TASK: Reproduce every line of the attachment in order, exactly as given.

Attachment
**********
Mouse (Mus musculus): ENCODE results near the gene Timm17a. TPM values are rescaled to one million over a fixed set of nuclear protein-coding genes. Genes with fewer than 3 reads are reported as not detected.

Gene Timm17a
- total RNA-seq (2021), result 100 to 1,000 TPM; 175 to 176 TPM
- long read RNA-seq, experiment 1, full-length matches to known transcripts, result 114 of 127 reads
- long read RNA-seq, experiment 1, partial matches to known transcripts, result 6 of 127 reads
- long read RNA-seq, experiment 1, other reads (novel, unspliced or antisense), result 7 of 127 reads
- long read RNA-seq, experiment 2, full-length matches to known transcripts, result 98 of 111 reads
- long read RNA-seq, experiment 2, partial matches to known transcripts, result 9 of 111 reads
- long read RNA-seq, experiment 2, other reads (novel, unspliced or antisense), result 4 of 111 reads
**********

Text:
Mouse (Mus musculus): ENCODE results near the gene Timm17a. TPM values are rescaled to one million over a fixed set of nuclear protein-coding genes. Genes with fewer than 3 reads are reported as not detected.

Gene Timm17a
- total RNA-seq (2021), result 100 to 1,000 TPM; 175 to 176 TPM
- long read RNA-seq, experiment 1, full-length matches to known transcripts, result 114 of 127 reads
- long read RNA-seq, experiment 1, partial matches to known transcripts, result 6 of 127 reads
- long read RNA-seq, experiment 1, other reads (novel, unspliced or antisense), result 7 of 127 reads
- long read RNA-seq, experiment 2, full-length matches to known transcripts, result 98 of 111 reads
- long read RNA-seq, experiment 2, partial matches to known transcripts, result 9 of 111 reads
- long read RNA-seq, experiment 2, other reads (novel, unspliced or antisense), result 4 of 111 reads